One of the only two cricketers from the 1990s currently playing, Shoaib Malik has failed to justify his inclusion in the squad for the World Cup. He is most likely never to play again for Pakistan

After the Cricket World Cup 2019, many players are expected to hang their boots. Among them are MS Dhoni, Lasith Malinga, Chris Gayle, Ross Taylor, Dale Steyn and Hashim Amla.

Pakistan former captain Shoaib Malik has also announced that this World Cup will be his last ODI tournament, but he will continue to play T20Is and professional leagues. Malik is one of the only two cricketers currently playing who started their careers in ‘90s. The other is West Indies’ Chris Gayle.

Malik has played three matches in the ongoing World Cup: against England, Australia and India, and managed 8, 0 and 0, respectively.

Malik said last year: “We have won two big events: the World T20 in 2009 and the Champions Trophy in 2017. The only major title that I have not won in my career is the 50-overs World Cup.”

Despite his poor form in recent years, the team management was confident that Malik with his vast experience would be handy for the team, but he has failed to live up to the expectations.

Malik made his ODI debut as an off-spinner on October 14, 1999, in a Champions Trophy match against West Indies. He didn’t bat as his name was on the 10th position. He took two wickets for 23 runs in eight overs.

In 20 years, Malik has played 287 ODIs, scored 7534 runs, averaging 34.55 with nine centuries and 44 fifties.

At home, Malik played only 65 ODIs, scored 2199 runs, averaging 44.87 with four hundreds and 14 fifties. His best performances have come against India. He played 42 matches against the arch-rivals, scored 1782 runs, at an average of 46.89. He scored four centuries and 11 fifties against India. His best ODI score, 143, also came against India.

But against Australia, England and New Zealand on their soil, his average is 30.78, 13.07 and 10.44, respectively.

He is the only player who has batted from the first position to the 10th. In his first three matches, he was at 10th position, but after showing his batting skills, he got a promotion.

In 147 ODIs, he has batted on the fifth and the sixth positions. But his best average came when he batted third — 2594 runs, averaging over 40.

The worst year of his career was 2011 in which he scored only 35 runs in eight ODIs, averaging just 5.83. This year also hasn’t been memorable for Malik as he scored just 250 runs in 13 matches, averaging 20.83.

Since the beginning of 2018, Malik has played 30 ODIs, he has scored 608 runs, with just three fifties.

Malik’s career hasn’t been clear of controversies. During the tour of Australia in 2010, a video showed discord between senior members of the side. PCB banned Younis Khan and Mohammad Yousuf for an indefinite period, and handed out one-year bans to Malik and Rana Naved-ul-Hasan.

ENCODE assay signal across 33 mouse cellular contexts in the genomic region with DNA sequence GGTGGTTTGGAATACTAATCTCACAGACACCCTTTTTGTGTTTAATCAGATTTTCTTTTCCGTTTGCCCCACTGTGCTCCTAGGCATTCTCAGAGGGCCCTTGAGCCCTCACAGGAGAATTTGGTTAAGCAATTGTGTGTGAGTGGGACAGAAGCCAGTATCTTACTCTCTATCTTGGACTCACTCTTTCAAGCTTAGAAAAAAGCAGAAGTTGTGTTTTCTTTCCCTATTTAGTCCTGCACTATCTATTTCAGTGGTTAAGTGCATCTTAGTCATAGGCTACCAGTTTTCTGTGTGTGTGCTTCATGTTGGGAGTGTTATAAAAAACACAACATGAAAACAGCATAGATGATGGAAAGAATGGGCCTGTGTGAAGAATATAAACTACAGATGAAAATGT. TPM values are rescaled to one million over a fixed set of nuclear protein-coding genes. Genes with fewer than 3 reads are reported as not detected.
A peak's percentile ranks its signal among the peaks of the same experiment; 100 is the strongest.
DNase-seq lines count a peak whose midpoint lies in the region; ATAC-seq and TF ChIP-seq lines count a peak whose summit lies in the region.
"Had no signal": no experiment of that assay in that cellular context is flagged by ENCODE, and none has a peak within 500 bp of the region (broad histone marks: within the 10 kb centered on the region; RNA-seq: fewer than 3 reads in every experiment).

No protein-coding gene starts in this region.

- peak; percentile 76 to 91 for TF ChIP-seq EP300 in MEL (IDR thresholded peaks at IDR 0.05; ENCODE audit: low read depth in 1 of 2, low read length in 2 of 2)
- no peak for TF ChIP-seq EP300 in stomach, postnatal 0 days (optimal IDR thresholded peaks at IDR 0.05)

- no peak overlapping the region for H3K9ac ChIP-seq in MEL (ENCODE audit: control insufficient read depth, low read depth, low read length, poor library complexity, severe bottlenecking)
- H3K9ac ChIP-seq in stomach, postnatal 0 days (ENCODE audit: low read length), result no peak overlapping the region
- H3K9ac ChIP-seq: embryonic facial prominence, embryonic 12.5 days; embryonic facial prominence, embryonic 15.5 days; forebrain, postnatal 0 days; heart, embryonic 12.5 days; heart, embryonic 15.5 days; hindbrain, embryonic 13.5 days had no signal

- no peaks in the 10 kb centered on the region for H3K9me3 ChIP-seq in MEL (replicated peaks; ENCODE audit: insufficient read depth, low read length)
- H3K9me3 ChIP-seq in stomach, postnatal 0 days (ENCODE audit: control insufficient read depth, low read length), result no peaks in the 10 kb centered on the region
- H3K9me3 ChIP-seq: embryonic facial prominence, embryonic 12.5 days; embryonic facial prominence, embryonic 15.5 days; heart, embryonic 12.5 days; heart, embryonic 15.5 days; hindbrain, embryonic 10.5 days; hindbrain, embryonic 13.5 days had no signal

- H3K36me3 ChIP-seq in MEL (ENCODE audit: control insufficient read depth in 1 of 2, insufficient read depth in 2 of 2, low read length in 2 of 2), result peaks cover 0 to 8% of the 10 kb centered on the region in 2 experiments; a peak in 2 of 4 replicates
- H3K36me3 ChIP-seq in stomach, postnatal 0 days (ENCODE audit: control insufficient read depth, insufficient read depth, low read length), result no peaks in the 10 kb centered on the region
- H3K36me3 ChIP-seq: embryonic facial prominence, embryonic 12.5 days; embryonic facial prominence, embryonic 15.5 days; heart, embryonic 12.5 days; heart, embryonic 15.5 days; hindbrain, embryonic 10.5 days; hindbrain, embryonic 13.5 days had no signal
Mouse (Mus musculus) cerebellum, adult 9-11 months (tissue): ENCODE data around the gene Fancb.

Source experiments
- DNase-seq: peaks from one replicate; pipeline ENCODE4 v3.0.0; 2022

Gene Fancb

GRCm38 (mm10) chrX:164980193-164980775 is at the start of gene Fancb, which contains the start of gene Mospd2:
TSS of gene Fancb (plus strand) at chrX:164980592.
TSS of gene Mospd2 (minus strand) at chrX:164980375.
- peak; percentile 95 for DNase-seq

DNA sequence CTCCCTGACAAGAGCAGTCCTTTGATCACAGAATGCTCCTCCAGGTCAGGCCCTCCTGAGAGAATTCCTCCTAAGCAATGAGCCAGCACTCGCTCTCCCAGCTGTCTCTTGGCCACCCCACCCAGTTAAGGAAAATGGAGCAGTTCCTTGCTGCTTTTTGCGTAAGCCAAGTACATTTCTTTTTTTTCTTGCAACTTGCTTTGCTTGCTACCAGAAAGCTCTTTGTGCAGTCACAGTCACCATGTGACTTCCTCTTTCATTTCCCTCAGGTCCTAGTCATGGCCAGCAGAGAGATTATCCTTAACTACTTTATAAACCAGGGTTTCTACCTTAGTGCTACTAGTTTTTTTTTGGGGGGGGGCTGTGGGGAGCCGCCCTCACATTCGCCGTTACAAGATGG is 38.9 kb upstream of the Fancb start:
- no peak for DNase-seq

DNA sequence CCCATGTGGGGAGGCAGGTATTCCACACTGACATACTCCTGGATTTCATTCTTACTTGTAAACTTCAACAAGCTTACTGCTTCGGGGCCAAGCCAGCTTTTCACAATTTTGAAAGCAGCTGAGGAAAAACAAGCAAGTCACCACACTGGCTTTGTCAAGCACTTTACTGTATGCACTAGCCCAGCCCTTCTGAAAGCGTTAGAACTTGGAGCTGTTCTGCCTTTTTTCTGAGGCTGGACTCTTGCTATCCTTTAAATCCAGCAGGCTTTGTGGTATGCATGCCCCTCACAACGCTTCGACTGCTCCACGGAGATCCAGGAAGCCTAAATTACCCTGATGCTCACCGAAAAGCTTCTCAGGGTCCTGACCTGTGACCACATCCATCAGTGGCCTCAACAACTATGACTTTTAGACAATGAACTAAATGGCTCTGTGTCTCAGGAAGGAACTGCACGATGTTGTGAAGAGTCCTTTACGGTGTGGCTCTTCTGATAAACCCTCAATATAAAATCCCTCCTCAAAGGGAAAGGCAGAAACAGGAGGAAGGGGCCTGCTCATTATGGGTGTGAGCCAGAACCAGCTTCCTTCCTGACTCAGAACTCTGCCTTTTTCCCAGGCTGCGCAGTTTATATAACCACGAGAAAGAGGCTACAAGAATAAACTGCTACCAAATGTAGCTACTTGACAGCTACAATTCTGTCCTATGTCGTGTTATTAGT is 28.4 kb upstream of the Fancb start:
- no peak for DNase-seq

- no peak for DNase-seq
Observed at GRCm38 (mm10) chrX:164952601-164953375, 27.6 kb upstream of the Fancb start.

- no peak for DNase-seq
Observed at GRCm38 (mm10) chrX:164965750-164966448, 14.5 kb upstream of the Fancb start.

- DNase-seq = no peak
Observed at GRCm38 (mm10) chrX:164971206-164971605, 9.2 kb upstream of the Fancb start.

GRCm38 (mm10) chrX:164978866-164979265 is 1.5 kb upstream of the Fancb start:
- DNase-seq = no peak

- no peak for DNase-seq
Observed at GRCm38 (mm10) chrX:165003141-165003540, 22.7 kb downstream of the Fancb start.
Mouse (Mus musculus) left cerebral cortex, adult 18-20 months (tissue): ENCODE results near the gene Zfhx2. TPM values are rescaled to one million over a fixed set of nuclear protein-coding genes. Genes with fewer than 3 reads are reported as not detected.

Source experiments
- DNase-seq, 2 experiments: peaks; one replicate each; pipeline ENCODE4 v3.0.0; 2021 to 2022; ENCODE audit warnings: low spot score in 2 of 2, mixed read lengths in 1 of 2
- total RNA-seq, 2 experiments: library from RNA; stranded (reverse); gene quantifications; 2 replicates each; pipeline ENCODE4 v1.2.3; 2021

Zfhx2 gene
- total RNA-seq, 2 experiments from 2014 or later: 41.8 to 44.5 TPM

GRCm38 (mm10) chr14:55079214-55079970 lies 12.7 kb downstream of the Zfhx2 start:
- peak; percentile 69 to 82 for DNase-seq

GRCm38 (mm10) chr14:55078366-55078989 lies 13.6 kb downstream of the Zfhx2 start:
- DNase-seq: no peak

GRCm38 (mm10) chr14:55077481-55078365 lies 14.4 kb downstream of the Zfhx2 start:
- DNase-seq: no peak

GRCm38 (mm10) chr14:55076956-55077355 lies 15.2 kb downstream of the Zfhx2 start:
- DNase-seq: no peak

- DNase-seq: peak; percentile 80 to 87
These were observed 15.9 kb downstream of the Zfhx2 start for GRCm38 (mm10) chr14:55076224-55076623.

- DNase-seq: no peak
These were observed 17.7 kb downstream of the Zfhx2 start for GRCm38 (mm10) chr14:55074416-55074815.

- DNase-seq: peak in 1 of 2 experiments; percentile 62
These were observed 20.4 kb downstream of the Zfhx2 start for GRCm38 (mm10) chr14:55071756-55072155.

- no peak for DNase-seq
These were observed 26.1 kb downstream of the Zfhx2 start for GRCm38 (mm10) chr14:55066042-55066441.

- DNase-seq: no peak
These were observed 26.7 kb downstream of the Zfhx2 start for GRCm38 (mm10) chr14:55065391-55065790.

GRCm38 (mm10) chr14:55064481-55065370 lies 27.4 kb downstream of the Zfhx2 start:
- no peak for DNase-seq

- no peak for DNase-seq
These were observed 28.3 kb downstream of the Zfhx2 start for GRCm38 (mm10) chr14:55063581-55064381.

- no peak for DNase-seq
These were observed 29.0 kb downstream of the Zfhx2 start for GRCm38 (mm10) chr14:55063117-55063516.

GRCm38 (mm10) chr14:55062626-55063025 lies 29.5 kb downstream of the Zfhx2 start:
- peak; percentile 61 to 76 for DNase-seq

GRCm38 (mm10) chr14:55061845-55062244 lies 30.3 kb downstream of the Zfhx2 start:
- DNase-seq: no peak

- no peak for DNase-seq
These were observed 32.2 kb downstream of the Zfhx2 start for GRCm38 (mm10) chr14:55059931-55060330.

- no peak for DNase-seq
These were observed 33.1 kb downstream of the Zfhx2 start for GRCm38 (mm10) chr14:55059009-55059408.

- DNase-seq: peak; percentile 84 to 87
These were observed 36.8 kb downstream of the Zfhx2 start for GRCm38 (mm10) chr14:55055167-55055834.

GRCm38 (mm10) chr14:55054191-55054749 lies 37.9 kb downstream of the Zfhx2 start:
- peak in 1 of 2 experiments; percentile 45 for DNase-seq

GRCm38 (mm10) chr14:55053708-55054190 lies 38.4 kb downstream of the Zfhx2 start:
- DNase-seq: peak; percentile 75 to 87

Later, Malik’s appeal against the punishment was “partially accepted” by an independent arbitration tribunal, overturning his one-year ban and halving his fine.

Malik has been accused by teammates and coaches of being a negative influence on the team. He has even been called “termite”.

Intikhab Alam told an investigating committee: “Malik was a negative person and he creates problems. I wanted him to be sent back home. Malik had initially agreed to bat at No.3 but shied away during the tour of New Zealand, which preceded the Australia series.”

Muhammad Yousuf, who was the captain during the Australia tour of 2009-10, told the committee: “Malik played politics all the time.”

Malik responded by saying: “I went out during water break in the Sydney Test on the final day and told him to attack Mike Hussey but he didn’t listen. His captaincy in Australia was pathetic, he has no confidence to take decisions.”

Shahid Afridi said: “I told him (Malik) clearly that if he continued this practice of his double standards he would not survive in the team for too long and I would not have him in the team if I was made the captain,” Afridi said.

Malik’s selection for the current World Cup raised many questions, mainly due to his poor performance with the bat and the ball, but he dismissed the criticism. He said: “I don’t follow Pakistani media, so what it says about me I don’t care. The big thing is that it is my last World Cup and I am in the team and I will try my best to give my best for the team as I always played for my team, not for myself.”

Interestingly, Malik has played only six World Cup matches in his 20-year career, and scored 100 runs with a low average of 16.66.

Malik’s performance remains under par in the major ICC tournaments. He averages 16.66 and 23.75, in World Cup and Champions Trophy, respectively.

Malik played 35 Test matches for Pakistan, scored 1898 runs with three centuries and eight half-centuries, averaging 35.14. He took 32 wickets at an average of 47.46. He retired from Test cricket in 2015 after scoring his career-best 245 against England at Sharjah.

Malik scored 2263 runs in 111 T20Is, averaging 30.58, including seven fifties. He also took 28 wickets, averaging 23.

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